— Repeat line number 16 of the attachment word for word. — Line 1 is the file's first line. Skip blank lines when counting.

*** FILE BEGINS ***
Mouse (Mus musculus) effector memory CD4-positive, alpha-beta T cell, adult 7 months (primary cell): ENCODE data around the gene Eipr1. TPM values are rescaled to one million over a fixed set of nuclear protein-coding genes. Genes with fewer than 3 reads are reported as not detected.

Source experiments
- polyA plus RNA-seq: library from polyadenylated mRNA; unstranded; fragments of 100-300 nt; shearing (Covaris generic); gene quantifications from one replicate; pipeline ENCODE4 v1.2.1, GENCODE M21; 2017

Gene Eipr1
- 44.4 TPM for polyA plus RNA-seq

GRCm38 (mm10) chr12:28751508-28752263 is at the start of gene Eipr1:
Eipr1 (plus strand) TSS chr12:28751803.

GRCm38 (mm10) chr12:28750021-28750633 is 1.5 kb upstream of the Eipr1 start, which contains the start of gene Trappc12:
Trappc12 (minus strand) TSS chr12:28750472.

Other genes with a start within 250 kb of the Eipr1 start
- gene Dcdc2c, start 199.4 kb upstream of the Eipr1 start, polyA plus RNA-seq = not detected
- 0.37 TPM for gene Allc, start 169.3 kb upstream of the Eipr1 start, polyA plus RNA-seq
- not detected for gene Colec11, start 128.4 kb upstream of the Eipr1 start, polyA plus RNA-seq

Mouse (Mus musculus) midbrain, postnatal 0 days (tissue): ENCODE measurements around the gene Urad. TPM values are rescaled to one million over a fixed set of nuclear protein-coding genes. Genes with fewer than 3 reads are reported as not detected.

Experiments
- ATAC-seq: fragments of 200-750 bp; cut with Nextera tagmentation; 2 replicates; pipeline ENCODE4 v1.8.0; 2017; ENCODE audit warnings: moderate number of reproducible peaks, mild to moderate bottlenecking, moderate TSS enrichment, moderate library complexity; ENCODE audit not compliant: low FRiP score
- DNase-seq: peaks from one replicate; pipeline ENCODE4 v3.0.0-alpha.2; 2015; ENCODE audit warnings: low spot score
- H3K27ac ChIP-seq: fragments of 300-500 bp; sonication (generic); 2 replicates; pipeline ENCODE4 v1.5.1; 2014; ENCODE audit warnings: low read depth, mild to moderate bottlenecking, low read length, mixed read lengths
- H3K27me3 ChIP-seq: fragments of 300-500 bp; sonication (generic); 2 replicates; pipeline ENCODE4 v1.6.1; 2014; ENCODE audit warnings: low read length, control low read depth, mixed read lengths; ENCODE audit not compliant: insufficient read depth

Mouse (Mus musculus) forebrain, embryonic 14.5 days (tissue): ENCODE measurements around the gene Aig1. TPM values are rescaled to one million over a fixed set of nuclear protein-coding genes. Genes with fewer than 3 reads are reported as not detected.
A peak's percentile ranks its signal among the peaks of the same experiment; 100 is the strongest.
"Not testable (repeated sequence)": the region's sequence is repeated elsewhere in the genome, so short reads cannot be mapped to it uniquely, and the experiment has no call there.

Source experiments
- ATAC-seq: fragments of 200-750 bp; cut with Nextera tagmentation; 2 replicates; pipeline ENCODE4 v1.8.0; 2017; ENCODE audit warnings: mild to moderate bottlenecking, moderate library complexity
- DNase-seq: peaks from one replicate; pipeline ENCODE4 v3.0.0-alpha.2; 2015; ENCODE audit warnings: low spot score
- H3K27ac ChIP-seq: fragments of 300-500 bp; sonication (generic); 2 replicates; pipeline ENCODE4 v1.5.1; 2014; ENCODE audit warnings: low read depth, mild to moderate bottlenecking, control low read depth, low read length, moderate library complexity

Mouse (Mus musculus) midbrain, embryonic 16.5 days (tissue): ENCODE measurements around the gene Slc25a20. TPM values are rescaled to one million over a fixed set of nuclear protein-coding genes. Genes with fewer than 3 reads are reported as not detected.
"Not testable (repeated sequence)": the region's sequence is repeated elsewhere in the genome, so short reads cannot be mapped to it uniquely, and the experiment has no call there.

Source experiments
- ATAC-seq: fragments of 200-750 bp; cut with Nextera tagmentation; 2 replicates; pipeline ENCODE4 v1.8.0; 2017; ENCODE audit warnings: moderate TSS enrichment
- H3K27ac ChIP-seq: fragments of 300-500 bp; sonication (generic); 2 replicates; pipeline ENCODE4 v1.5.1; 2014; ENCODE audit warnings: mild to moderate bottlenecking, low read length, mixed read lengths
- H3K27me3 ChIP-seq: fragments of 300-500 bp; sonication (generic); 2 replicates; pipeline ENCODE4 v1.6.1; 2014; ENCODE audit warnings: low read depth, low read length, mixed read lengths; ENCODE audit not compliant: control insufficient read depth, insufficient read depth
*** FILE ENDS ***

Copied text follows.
- ATAC-seq: fragments of 200-750 bp; cut with Nextera tagmentation; 2 replicates; pipeline ENCODE4 v1.8.0; 2017; ENCODE audit warnings: moderate number of reproducible peaks, mild to moderate bottlenecking, moderate TSS enrichment, moderate library complexity; ENCODE audit not compliant: low FRiP score